Now I'm about halfway through the "second round".

My original plan was for this book to come about in four phases:

  1. The Gathering phase - researching any missing facts in the individual records (primarily using Ancestry tools, but also simply Googling for info), and bringing the tree as up to date as legally/ethically possible.
  2. The Editorial phase - generating the text of the book with Family Tree Maker, and systematically going through that, looking for typographical, layout, and minor factual errors.
  3. The Marketing phase - where I focus on reaching out to all of the living family members to let them know a book exists.
  4. The Correction phase - where I gather all of the helpful feedback on the inevitable mistakes I will make in the first two phases, and fix them in future editions for as long as necessary.

I expected to be done with the Gathering phase in April, but here we are. There is a lot more family to gather than I anticipated, and as I get better at finding puzzle pieces to put together, the puzzle gets larger and larger. Just to illustrate how much larger, here is a snapshot from last night, when I synced my Ancestry tree with Family Tree Maker for the first time since the end of May:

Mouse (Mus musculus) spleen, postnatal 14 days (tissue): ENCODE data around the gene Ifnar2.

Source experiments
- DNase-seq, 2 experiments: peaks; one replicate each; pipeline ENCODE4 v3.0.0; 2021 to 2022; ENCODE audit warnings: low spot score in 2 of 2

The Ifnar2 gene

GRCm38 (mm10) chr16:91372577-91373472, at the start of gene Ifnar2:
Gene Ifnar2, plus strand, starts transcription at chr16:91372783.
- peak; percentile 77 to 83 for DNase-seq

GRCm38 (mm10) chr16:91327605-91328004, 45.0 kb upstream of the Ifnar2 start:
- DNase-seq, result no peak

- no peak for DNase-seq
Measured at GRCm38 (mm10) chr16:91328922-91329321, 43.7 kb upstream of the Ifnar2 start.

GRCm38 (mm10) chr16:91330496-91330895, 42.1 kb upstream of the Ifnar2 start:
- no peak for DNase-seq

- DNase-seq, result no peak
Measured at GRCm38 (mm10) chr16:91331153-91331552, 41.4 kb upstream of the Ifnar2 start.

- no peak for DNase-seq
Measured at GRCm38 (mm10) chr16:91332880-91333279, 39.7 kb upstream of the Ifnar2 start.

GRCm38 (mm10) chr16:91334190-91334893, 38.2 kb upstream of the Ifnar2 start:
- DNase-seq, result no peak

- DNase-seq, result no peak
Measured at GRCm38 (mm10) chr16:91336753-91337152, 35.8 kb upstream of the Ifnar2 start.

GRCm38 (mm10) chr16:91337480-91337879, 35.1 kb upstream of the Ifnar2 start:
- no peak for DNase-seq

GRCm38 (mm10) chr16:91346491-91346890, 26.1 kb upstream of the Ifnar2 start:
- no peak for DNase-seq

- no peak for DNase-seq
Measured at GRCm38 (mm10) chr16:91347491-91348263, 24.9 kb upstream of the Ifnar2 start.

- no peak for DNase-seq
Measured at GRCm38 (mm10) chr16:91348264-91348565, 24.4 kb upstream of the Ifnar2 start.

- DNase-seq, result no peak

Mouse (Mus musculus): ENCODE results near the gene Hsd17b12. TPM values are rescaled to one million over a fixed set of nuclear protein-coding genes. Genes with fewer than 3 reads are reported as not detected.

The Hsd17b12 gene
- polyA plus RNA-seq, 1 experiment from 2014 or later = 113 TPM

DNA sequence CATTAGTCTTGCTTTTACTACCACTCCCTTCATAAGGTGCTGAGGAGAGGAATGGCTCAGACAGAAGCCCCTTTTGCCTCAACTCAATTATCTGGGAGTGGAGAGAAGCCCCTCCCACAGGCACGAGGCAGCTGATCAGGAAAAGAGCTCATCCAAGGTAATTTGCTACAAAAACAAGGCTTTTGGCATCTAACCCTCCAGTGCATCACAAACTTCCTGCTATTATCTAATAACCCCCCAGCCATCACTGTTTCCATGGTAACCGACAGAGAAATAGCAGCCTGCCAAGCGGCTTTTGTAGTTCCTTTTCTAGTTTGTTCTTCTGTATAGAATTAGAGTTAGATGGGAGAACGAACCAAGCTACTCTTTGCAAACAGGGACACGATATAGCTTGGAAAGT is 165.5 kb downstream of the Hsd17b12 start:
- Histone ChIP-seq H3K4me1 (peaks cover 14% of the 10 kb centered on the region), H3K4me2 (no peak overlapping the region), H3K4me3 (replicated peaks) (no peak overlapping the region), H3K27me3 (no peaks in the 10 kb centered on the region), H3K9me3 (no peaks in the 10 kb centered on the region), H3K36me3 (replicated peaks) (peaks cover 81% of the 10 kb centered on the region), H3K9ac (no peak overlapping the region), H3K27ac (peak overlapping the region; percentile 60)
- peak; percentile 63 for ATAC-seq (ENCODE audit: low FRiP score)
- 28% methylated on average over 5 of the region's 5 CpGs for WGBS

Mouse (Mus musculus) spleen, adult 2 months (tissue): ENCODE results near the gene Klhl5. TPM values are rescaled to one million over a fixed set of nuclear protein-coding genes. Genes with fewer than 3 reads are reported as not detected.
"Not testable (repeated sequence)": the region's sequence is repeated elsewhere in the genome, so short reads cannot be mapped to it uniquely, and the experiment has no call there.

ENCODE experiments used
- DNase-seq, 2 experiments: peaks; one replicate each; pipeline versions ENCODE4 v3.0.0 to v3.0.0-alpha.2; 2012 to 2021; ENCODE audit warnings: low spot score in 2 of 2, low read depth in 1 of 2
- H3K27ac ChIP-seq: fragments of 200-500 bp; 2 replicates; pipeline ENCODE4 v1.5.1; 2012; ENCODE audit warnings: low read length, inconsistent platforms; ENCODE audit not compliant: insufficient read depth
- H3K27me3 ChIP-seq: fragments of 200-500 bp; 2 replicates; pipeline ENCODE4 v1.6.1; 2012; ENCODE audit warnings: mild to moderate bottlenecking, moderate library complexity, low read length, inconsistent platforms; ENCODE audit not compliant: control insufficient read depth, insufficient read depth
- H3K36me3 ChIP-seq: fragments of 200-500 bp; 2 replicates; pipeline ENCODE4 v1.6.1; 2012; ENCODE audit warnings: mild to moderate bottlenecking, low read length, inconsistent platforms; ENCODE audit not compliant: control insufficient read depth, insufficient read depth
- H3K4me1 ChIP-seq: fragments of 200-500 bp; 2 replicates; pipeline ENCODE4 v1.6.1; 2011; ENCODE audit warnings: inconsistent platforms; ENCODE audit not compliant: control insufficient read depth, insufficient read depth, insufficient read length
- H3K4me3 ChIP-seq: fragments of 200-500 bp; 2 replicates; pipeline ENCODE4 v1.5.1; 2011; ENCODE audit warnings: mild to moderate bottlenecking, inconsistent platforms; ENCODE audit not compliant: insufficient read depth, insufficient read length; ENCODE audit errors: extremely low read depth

From 27 May to 8 August 2015

(If you're interested in exploring this tree while I build it, you should be able to access the public view on Ancestry: Callin Family History - G.W. Callin 1911. I have the privacy settings enabled so that you shouldn't be able to see records for any living people.)

A lot of this information won't likely end up in the book. As I've stated elsewhere, my goal is to report every descendant of James Callin, every spouse, and every spouse's parents - but in order to prove who the spouses' parents are in many cases, I end up adding parents, grandparents, and siblings to the tree. So where you may have a dozen or more individuals in the tree, only three will end up in the book.

I know that sounds like a lot of extra work, but I've committed to doing it because not maintaining that standard is one of the major ways I've found that women end up getting erased from our histories. It is a lot of extra work, but not doing it means that the women in our genealogies end up having too little documented information in the final works for researchers to connect their birth families to their married families. I see it all the time - I honestly don't know who most of my earliest grandmothers are, simply because I don't have any more than their maiden names (and in some cases, I don't even have that much information).